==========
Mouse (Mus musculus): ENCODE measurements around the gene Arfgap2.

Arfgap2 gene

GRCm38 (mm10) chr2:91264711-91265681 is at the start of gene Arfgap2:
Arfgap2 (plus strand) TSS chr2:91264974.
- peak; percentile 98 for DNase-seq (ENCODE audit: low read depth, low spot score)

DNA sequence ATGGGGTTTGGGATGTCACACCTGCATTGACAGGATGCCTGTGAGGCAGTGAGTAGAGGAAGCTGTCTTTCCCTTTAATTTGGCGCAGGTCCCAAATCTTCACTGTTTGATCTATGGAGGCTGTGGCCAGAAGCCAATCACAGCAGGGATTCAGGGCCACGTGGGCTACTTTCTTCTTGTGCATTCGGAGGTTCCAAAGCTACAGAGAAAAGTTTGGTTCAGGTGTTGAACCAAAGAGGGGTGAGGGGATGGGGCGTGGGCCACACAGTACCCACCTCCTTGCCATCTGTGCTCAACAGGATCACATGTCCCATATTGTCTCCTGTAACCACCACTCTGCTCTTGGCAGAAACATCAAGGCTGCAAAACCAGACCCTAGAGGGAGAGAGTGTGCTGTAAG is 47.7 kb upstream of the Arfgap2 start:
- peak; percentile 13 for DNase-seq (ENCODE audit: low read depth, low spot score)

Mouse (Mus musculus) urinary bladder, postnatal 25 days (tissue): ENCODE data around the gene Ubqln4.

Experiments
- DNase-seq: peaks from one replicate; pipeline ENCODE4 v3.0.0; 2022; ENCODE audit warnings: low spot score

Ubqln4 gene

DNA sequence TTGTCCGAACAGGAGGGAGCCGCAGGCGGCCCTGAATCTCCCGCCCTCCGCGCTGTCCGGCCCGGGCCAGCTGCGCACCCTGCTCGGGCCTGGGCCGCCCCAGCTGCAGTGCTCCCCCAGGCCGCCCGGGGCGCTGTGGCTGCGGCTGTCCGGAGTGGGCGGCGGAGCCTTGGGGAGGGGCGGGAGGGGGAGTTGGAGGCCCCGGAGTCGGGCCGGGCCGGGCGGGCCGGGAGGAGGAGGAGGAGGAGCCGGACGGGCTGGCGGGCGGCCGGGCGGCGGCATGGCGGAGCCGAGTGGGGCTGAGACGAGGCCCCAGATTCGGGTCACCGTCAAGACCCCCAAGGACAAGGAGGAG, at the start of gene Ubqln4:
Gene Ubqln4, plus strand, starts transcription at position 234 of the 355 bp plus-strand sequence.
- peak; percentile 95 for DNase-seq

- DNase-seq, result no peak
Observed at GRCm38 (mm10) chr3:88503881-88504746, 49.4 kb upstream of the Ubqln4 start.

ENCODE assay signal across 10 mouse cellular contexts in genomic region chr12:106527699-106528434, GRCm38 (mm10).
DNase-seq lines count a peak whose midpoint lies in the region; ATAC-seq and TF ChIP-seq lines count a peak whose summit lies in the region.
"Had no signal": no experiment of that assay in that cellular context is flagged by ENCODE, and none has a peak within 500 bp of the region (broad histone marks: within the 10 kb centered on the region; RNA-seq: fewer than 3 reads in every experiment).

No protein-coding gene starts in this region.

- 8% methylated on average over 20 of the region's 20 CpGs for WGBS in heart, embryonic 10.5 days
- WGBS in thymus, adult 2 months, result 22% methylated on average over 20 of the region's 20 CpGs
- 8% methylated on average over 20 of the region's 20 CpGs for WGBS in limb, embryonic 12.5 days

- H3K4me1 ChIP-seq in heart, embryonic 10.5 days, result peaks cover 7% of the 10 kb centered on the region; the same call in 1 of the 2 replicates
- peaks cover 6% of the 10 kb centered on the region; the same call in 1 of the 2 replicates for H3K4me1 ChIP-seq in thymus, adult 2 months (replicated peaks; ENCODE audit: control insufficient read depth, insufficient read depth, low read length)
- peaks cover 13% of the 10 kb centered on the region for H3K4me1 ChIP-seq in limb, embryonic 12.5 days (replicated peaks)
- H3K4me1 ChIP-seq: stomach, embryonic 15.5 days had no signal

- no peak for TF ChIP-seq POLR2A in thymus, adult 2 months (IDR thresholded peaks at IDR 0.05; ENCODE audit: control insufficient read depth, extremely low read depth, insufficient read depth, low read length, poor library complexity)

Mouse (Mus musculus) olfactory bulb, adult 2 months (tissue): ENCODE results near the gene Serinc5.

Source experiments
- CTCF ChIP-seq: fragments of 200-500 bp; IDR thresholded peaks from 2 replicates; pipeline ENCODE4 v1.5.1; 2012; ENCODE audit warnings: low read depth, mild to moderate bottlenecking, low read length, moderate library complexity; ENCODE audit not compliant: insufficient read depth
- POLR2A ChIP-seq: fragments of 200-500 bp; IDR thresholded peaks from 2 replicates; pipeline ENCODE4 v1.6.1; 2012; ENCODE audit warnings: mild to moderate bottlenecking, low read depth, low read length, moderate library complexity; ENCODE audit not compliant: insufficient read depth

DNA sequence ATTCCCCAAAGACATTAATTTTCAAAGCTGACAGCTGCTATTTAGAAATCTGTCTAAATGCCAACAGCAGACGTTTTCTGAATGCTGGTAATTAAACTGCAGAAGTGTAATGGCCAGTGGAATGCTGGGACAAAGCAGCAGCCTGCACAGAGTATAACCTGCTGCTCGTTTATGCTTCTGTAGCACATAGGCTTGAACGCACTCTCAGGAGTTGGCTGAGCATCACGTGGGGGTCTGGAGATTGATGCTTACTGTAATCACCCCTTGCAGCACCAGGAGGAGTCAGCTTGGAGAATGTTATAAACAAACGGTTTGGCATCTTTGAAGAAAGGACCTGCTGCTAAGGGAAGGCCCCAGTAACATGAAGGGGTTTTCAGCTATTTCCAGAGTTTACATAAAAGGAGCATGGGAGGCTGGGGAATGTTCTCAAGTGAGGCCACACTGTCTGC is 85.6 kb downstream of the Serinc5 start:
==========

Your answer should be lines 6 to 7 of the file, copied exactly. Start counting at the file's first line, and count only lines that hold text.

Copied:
DNA sequence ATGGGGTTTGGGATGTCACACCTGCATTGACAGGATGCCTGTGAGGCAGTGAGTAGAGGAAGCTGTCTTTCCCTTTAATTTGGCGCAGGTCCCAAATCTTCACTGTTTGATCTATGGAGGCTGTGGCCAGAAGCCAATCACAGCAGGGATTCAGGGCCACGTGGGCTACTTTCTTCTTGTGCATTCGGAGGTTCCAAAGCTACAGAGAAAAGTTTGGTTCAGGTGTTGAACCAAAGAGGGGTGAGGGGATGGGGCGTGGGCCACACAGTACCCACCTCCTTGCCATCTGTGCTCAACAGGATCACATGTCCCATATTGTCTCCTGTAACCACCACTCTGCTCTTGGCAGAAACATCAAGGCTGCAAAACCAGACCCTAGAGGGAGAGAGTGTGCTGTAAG is 47.7 kb upstream of the Arfgap2 start:
- peak; percentile 13 for DNase-seq (ENCODE audit: low read depth, low spot score)